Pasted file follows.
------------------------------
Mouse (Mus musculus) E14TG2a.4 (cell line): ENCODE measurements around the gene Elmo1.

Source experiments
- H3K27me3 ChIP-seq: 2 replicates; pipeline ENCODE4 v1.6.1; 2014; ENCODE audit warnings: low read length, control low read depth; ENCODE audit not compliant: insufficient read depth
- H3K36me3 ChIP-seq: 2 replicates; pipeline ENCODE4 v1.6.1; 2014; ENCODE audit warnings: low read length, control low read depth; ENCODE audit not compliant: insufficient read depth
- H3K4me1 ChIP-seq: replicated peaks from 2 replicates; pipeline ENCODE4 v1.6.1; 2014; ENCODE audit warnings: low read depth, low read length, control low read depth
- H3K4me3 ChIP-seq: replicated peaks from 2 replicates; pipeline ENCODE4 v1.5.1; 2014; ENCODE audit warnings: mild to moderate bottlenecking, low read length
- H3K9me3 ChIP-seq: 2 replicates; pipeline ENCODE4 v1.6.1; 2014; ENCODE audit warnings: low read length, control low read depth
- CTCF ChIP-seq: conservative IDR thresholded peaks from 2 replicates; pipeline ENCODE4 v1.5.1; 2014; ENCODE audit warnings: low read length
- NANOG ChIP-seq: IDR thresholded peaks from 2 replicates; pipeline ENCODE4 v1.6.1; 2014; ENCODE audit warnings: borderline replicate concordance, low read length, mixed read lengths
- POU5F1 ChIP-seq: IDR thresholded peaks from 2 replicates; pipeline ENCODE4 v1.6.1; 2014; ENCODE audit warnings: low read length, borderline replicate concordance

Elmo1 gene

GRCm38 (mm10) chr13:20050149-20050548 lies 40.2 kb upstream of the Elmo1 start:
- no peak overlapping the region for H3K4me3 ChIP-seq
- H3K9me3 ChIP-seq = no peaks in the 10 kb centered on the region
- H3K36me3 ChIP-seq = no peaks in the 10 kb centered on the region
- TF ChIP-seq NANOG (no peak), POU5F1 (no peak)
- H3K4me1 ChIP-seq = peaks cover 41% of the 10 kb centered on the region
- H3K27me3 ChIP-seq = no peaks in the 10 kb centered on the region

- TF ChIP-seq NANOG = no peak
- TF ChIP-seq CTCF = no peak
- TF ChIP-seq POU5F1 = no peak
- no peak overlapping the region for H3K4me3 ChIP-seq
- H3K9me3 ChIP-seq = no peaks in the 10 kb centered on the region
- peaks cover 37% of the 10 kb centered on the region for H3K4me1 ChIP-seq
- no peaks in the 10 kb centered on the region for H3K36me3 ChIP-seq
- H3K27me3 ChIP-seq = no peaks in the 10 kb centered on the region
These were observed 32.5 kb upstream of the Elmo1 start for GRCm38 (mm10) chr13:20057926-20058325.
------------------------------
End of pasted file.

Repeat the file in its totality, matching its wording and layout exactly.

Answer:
Mouse (Mus musculus) E14TG2a.4 (cell line): ENCODE measurements around the gene Elmo1.

Source experiments
- H3K27me3 ChIP-seq: 2 replicates; pipeline ENCODE4 v1.6.1; 2014; ENCODE audit warnings: low read length, control low read depth; ENCODE audit not compliant: insufficient read depth
- H3K36me3 ChIP-seq: 2 replicates; pipeline ENCODE4 v1.6.1; 2014; ENCODE audit warnings: low read length, control low read depth; ENCODE audit not compliant: insufficient read depth
- H3K4me1 ChIP-seq: replicated peaks from 2 replicates; pipeline ENCODE4 v1.6.1; 2014; ENCODE audit warnings: low read depth, low read length, control low read depth
- H3K4me3 ChIP-seq: replicated peaks from 2 replicates; pipeline ENCODE4 v1.5.1; 2014; ENCODE audit warnings: mild to moderate bottlenecking, low read length
- H3K9me3 ChIP-seq: 2 replicates; pipeline ENCODE4 v1.6.1; 2014; ENCODE audit warnings: low read length, control low read depth
- CTCF ChIP-seq: conservative IDR thresholded peaks from 2 replicates; pipeline ENCODE4 v1.5.1; 2014; ENCODE audit warnings: low read length
- NANOG ChIP-seq: IDR thresholded peaks from 2 replicates; pipeline ENCODE4 v1.6.1; 2014; ENCODE audit warnings: borderline replicate concordance, low read length, mixed read lengths
- POU5F1 ChIP-seq: IDR thresholded peaks from 2 replicates; pipeline ENCODE4 v1.6.1; 2014; ENCODE audit warnings: low read length, borderline replicate concordance

Elmo1 gene

GRCm38 (mm10) chr13:20050149-20050548 lies 40.2 kb upstream of the Elmo1 start:
- no peak overlapping the region for H3K4me3 ChIP-seq
- H3K9me3 ChIP-seq = no peaks in the 10 kb centered on the region
- H3K36me3 ChIP-seq = no peaks in the 10 kb centered on the region
- TF ChIP-seq NANOG (no peak), POU5F1 (no peak)
- H3K4me1 ChIP-seq = peaks cover 41% of the 10 kb centered on the region
- H3K27me3 ChIP-seq = no peaks in the 10 kb centered on the region

- TF ChIP-seq NANOG = no peak
- TF ChIP-seq CTCF = no peak
- TF ChIP-seq POU5F1 = no peak
- no peak overlapping the region for H3K4me3 ChIP-seq
- H3K9me3 ChIP-seq = no peaks in the 10 kb centered on the region
- peaks cover 37% of the 10 kb centered on the region for H3K4me1 ChIP-seq
- no peaks in the 10 kb centered on the region for H3K36me3 ChIP-seq
- H3K27me3 ChIP-seq = no peaks in the 10 kb centered on the region
These were observed 32.5 kb upstream of the Elmo1 start for GRCm38 (mm10) chr13:20057926-20058325.